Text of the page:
This is especially true because young children don’t typically apply learning from one domain to another. So even if we talk with preschoolers about books and consciously teach critical inquiry skills in the process, they won’t necessarily use those skills in relation to electronic media. If we want children to apply reasoning and reflection to all the media they use and create, we have to model that habit and provide opportunities to practice. That doesn’t mean allowing hours of daily screen time – media literacy is not an “anything goes” approach to technology. But it does require that we use screen media with children on a regular basis.

  1. Children don’t gain critical inquiry skills by osmosis just because they use technology. That’s why media literacy education infuses technology use with thinking and reasoning in developmentally appropriate ways. Those who are most concerned about negative media effects should be the first to adopt media literacy because the essence of the method is analysis, reflection, awareness, and action.
  1. We should believe the research, not the headlines. Research has unquestionably shown that screen time can have negative effects, but in the vast majority of cases the concern-worthy findings apply only to “heavy” users/viewers. Most parents and educators don’t actually read the research, so they miss that nuance. Instead, dramatic news headlines (intended to sell, more than inform) mislead us into questioning any screen use. However, going back to at least the 1980s (e.g., the California Assessment Program studies) research indicates that moderate use of high quality educational media results in better academic performance than no exposure at all, especially for children from under-resourced communities. We need to stop guilt-tripping people who use screen media in thoughtful, intentional, and balanced ways.
  1. Media literacy helps children develop healthy habits in personalized ways.  Because media literacy educators acknowledge that everyone interprets media through the lens of their own personal experiences, they don’t dictate one “right” approach for every situation. Rather, they provide guidance that colleagues and families can use to find their own pathways to healthy and balanced routines that integrate digital media technologies as part of a rich array of daily activities.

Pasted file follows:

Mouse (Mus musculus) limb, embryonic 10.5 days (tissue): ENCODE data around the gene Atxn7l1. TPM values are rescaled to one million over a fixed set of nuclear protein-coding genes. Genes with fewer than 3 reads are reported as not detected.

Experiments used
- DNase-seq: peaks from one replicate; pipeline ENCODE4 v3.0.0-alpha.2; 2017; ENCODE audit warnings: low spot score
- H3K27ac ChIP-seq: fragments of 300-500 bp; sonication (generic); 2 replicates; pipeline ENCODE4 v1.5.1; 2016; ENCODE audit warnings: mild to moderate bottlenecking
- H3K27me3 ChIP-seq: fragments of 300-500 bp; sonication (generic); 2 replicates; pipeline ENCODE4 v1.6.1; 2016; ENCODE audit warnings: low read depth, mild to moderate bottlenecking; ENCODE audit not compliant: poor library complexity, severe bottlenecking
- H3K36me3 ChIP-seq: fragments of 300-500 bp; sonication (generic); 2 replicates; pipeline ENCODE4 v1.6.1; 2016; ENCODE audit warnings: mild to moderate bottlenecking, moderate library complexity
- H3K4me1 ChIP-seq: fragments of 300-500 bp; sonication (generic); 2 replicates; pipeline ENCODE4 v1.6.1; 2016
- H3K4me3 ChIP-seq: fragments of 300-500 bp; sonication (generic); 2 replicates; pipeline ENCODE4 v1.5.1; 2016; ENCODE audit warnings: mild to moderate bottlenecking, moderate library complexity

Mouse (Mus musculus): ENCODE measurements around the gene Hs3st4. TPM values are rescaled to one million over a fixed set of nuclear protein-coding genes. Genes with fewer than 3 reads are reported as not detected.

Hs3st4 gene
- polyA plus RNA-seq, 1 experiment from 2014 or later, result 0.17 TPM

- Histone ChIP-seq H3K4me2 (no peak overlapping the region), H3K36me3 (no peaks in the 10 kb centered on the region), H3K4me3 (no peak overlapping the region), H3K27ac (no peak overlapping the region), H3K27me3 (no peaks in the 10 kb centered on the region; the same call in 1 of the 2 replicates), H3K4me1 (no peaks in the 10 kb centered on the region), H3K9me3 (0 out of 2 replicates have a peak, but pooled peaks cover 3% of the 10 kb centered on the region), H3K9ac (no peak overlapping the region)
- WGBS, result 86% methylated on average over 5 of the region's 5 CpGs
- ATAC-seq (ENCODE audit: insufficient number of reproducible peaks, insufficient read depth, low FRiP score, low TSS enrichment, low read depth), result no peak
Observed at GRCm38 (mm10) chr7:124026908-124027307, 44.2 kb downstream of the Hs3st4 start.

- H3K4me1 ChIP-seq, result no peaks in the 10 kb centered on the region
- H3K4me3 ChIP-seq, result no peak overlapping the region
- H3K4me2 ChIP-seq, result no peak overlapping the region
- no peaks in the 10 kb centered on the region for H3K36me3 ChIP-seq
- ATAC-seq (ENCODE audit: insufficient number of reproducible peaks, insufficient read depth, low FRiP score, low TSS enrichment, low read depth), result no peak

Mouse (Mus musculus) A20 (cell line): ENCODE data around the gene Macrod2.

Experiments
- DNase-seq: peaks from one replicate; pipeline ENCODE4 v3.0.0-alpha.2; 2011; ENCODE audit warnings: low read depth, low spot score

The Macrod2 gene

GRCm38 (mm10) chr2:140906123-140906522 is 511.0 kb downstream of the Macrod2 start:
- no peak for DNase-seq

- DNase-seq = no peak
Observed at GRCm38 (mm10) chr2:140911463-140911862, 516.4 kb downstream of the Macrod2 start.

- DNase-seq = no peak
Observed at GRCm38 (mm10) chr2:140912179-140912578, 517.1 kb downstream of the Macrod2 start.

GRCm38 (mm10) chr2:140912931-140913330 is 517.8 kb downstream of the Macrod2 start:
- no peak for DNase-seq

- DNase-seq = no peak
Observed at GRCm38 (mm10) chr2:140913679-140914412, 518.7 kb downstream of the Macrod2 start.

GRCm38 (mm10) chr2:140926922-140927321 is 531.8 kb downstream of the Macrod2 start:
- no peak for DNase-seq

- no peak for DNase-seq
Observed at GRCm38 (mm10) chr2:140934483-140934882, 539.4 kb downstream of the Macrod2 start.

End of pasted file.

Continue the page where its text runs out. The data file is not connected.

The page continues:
1. Children are excited by digital media. Reports from classrooms across the country indicate increased engagement and participation by reluctant learners when media technologies are integrated into learning environments. Students who feel marginalized often find their voice when teachers use media literacy education methods.
  1. Media literacy education offers a way to meet children where they are. It provides a way to question media influence and choices while also respecting the media aspects of family and youth culture in the same way that we would respect children’s ethnic identity or religion.
  1. Media literacy is included in current professional standards. See, for example, Standard 15.4 on Computer and Information Technology in the PA Pre-K Learning Standards for Early Childhood or the NAEYC/Fred Rogers Center Joint Position Statement: Technology and Interactive Media as Tools in Early Childhood Programs Serving Children from Birth through Age 8 .
  1. If not in early childhood, then when? We rightfully expect high quality childhood education to lay the foundation for traditional literacy; it is also the logical time to lay the foundation for digital and media literacy.  Because behavior patterns aren’t yet firmly entrenched, early childhood is an ideal time to develop good habits. By modeling intentional and balanced use of media technologies, media literacy can help children develop healthy and productive media use habits that will last a lifetime.
May be reprinted for educational, non-profit use with the credit:  From the edublog “TUNE IN Next Time” by Faith Rogow, Ph.D., 2016

20 thoughts on “Responding To Resistance: Why We Should Mandate Media Literacy in Early Childhood Education

  1. You are living under a rock if you think we don’t need digital media in the classroom….most kids have a device in their hands everyday. We can teach them all the ways it is a helpful and beneficial learning tool.

    • I definitely agree. Today’s children are living in the digital would and is exposed to media at a very early age. Toddlers are often in shopping carts watching a video on their parent’s cell phone. They FaceTime their grandparents and play mobile games on their devices. The key here is limited screen time, intentional learning and adult interaction.

  2. As a speech/language pathologist working with preschoolers, I know the value of using technology and digital tools to help children learn concepts, vocabulary, and even use as a voice to express themselves. I agree that adults need to be involved in monitoring why children are using the technology and should interact with the child while he/she is using a device as much as possible, however, technology should be viewed as a valuable resource to use in the education field and schools should embrace its benefits.

  3. I feel children/students should be familiar with technology. I disagree with spending all classroom and homework time using technology.
    My daughter is in 4th grade and all of her homework is assigned online watching videos on BrainPoP and completing a quiz after in all subject area. During her school day she spends half of her day completing assignments online.

  4. This article is great. In my classroom we use I pads to help with learning letters, writing the letters and some math skills. Though they are not available for use at free play, we use them for centers a couple times a week. We also use the school web site for posting pictures of the children so parents can see what their children are learning.